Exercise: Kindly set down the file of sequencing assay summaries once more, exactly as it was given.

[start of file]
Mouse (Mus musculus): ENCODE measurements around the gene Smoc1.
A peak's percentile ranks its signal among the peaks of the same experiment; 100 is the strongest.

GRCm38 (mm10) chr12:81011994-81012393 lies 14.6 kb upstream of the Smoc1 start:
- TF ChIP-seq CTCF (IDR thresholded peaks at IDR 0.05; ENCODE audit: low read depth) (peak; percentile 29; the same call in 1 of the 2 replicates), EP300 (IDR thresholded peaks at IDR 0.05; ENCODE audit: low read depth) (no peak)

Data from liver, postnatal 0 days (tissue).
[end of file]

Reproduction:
Mouse (Mus musculus): ENCODE measurements around the gene Smoc1.
A peak's percentile ranks its signal among the peaks of the same experiment; 100 is the strongest.

GRCm38 (mm10) chr12:81011994-81012393 lies 14.6 kb upstream of the Smoc1 start:
- TF ChIP-seq CTCF (IDR thresholded peaks at IDR 0.05; ENCODE audit: low read depth) (peak; percentile 29; the same call in 1 of the 2 replicates), EP300 (IDR thresholded peaks at IDR 0.05; ENCODE audit: low read depth) (no peak)

Data from liver, postnatal 0 days (tissue).